piney

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    Quote Originally Posted by roguequilter View Post
    my personal experience ... i asked her where she had it displayed..living room.."a dungeon w/o good light from outside" she said main light used in that room was the ceiling light. i told her i believed that that was the problem, based on my own experience.
    Hard to argue with personal experience even if it isn't mine. I can only conclude the dyes in fabric are not as color fast as we would wish them to be, and personal experience varies from person to person. I'm sorry that you've had fading with your fabrics. They should be as color fast as the fabric upholstery on your furniture.

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    Super Member feffertim's Avatar
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    I have my fabric stored on bookcase shelves and I made a quilt to hang over the front to protect the fabric from the sun. works for me and doesn't look to bad.

  17. #17
    Super Member EmiliasNana's Avatar
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    Name:  shade over fabric.JPG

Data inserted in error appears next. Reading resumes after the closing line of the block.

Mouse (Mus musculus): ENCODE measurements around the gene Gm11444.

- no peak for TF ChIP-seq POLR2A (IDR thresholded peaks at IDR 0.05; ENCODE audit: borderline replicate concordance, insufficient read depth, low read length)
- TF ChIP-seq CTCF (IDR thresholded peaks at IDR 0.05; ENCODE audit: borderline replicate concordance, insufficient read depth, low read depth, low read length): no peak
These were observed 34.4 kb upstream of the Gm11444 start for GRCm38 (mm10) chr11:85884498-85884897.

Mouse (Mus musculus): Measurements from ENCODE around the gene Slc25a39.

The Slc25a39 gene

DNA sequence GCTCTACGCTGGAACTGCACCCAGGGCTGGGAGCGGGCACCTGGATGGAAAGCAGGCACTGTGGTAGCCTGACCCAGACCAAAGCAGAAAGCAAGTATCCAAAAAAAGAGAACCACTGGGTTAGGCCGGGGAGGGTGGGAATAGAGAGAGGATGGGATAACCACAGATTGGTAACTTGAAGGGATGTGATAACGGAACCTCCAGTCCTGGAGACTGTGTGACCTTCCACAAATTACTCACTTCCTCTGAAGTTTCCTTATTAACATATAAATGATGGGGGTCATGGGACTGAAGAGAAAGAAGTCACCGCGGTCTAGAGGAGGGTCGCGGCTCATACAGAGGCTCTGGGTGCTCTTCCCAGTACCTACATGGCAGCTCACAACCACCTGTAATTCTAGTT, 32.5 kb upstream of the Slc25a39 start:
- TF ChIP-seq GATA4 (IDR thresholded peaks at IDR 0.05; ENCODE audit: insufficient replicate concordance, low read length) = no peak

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Size:  996.1 KBI have a bookcase that I store some fabric on, out of direct sunlight (the rest is in the closet), but decided to be extra cautious and hang a room darkening shade inside the top couple inches of the bookcase frame. Had it cut to size at Lowe's and hung it backwards (so it rolled over the top and then down) I keep it down most of the time, but when I need something, it is so easy to just roll it up and select. Hope this helps. (Got the idea from using my retractable Design Wall one day and thought why not?)

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    Could you put a film on the plastic boxes to reflect? Love plastic boxes for storage but understand the light issue.

  19. #19
    Senior Member sylviak's Avatar
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    I have mine in a tall bookcase and I bought a fabric shower curtain at Goodwill for a couple of dollars, cut it in half lengthwise, shortened it and hung it on a curtain rod that I mounted at the top. Works great. Doors would probably look better, but a lot more trouble to put on!